Watching the world end from my Davenport

The following is an excerpt from Wheels on the Bus: Sex, Drugs, rock ‘n’ roll and life in 1974, Copyright 2011 Ken Bilderback.

As I looked at my map for the long ride to Michigan, I decided I wanted to stop in Davenport. Not in the same way I had wanted to see San Antonio or Santa Fe or San Francisco, but nonetheless I wanted to see Davenport.

'Wheels on the Bus' by Ken Bilderback

‘Wheels on the Bus’ by Ken Bilderback

Back in Michigan my friends all had sofas or couches in their living rooms. We had a davenport. That was, as far as I knew, the correct term for such a piece of furniture and it would make me mad as a child when people called it something else or didn’t know what I meant by the term. One day I was behind the davenport playing hide and seek or something and saw a tag on the back that said our davenport had been manufactured in Davenport, Iowa. When I informed my mother of this most-amazing fact she explained that it was called a davenport precisely because so many were made in Davenport.

The davenport in my parents’ house was a musty old beast, a relic of the past. It was overstuffed with thread-bare fabric upholstery. The davenport was in front of the picture window in the living room. When it snowed I would sit on my knees facing outward, petting Bandit and watching the icicles slowly drip from the eaves. On holidays I would assume the same pose, eagerly awaiting my grandparents’ arrival.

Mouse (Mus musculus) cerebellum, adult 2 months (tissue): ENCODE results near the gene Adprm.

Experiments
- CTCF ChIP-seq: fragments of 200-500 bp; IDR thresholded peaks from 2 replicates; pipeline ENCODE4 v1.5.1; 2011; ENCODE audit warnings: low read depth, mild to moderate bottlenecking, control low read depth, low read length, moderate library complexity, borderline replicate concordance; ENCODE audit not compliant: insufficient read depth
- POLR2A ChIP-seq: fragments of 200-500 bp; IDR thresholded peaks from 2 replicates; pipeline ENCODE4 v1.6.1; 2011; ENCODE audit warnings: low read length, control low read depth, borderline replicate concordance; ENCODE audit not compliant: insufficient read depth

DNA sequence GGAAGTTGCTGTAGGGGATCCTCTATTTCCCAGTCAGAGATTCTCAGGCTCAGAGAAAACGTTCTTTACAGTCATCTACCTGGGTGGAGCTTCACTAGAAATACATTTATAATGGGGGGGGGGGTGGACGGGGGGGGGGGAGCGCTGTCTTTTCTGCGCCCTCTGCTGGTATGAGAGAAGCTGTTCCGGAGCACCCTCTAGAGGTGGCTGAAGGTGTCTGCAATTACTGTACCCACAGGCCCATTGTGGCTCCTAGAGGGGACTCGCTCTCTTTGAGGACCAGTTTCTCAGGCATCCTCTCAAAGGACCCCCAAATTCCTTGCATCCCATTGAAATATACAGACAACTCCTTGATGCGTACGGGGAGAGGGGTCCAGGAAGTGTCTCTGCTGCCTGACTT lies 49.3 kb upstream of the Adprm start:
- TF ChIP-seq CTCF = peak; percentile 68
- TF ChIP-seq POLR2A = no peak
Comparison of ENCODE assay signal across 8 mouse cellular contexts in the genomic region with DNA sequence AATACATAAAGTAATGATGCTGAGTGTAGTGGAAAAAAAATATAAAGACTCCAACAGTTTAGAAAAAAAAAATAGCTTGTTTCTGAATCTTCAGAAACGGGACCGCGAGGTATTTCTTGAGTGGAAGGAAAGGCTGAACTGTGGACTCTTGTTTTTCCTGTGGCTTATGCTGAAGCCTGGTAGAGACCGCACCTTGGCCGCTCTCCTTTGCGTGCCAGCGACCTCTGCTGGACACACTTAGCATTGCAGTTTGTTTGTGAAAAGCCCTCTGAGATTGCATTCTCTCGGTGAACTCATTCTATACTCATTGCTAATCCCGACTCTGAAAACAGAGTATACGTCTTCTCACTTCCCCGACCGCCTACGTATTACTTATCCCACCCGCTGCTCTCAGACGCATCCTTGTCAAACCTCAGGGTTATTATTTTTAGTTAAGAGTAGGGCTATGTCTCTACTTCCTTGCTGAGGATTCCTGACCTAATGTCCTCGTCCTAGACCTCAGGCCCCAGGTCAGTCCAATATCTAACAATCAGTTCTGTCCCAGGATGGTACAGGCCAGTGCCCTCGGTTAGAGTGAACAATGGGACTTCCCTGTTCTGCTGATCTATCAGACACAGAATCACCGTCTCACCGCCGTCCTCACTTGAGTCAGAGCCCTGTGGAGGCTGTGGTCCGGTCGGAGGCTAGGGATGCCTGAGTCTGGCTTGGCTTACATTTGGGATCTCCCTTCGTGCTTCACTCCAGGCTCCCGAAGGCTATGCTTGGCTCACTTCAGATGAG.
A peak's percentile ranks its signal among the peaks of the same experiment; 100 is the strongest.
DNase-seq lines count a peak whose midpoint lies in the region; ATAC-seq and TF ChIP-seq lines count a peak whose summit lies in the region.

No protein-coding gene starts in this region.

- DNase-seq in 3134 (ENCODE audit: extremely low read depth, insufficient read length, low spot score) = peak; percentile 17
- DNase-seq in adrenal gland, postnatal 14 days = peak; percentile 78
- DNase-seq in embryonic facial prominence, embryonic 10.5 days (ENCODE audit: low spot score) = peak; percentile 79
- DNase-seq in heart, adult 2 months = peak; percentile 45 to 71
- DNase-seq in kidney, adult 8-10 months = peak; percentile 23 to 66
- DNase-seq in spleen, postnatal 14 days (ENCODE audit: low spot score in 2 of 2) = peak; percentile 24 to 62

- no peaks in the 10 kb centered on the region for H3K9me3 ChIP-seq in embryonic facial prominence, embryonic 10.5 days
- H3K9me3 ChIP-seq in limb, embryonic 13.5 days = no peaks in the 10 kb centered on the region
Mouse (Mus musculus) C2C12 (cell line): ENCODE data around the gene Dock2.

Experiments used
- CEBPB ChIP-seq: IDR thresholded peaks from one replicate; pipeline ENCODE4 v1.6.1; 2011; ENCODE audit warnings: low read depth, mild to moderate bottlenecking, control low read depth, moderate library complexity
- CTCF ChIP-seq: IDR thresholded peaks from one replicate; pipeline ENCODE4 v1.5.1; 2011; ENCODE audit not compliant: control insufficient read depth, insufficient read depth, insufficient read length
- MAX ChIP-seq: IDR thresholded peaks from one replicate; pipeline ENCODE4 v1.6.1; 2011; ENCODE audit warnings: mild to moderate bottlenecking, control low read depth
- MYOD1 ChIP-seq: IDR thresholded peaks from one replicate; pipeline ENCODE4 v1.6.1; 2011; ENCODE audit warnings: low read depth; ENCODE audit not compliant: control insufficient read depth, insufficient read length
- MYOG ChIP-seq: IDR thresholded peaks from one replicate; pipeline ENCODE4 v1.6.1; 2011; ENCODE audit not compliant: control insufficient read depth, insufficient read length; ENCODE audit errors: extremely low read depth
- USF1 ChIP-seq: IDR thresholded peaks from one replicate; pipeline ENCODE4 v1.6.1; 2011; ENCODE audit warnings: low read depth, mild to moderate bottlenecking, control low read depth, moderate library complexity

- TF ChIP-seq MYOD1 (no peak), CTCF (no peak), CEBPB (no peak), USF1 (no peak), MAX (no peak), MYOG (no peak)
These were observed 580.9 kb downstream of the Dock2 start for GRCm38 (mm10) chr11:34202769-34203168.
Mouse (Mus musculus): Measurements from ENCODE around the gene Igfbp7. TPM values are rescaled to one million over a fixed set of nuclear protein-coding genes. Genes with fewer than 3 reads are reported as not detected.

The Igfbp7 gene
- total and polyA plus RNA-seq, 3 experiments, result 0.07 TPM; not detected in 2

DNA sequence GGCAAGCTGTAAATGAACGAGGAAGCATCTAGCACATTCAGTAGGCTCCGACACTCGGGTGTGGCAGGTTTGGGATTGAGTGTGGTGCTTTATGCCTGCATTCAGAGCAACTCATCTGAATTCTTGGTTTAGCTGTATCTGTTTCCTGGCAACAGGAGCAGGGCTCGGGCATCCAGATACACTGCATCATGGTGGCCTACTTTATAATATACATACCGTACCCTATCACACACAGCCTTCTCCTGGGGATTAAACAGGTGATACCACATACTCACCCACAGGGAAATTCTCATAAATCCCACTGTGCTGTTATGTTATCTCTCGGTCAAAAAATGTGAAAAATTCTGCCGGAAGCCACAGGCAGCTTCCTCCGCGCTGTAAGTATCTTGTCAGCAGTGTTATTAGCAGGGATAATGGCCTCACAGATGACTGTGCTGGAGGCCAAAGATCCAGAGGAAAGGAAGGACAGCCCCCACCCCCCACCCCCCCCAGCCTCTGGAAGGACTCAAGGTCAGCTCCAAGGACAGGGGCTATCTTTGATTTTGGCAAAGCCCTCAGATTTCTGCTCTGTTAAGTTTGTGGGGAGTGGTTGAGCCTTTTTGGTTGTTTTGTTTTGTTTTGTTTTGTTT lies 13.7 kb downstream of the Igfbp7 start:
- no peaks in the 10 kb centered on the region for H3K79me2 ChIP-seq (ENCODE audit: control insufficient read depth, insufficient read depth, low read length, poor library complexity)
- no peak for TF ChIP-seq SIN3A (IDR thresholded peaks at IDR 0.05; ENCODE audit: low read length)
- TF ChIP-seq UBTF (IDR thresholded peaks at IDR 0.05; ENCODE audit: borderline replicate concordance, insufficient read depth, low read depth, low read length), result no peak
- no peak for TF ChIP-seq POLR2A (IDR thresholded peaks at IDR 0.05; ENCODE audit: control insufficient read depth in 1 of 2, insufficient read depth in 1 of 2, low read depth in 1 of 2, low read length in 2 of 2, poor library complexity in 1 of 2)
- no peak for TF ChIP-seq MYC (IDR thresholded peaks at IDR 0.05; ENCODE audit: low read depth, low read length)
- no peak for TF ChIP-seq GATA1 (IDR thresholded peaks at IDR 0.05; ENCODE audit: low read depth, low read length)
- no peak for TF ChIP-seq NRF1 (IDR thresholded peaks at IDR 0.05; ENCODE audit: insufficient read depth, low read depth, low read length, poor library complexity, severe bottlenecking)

From my perch on the davenport I watched the old vacuum-tube black and white TV as images of Tigers games flickered and as Walter Cronkite delivered the news of JFK’s assassination, Martin Luther King’s assassination, then Bobby Kennedy’s assassination. I watched the grainy footage of soldiers jumping into rice paddies from helicopters, and of helicopters airlifting bloody comrades out of those same rice paddies, cringing in pain. I watched as police beat people in the streets of the South, apparently for being black and wanting equality, and of police beating people in the streets of Chicago or killing college students in Ohio, apparently for having long hair and wanting a better society.

Sometimes Walter Cronkite’s reports hit closer to home, as during the riots on the streets of Detroit, just a few miles away. There were times when frightened neighbors would call to say that rioting blacks were near our neighborhood, and I would take my position on the musty davenport to watch for the hordes to descend upon us. The hordes never made it to within many miles of our street, but I watched anyway. The occasional column of black smoke from torched buildings miles away made the threat seem imminent enough. Sitting on the davenport watching Walter Cronkite, the world looked like a very scary place, but still I wanted desperately to explore it. After all, he also showed film of hippies dancing joyously in the fields of Woodstock and in the streets of San Francisco.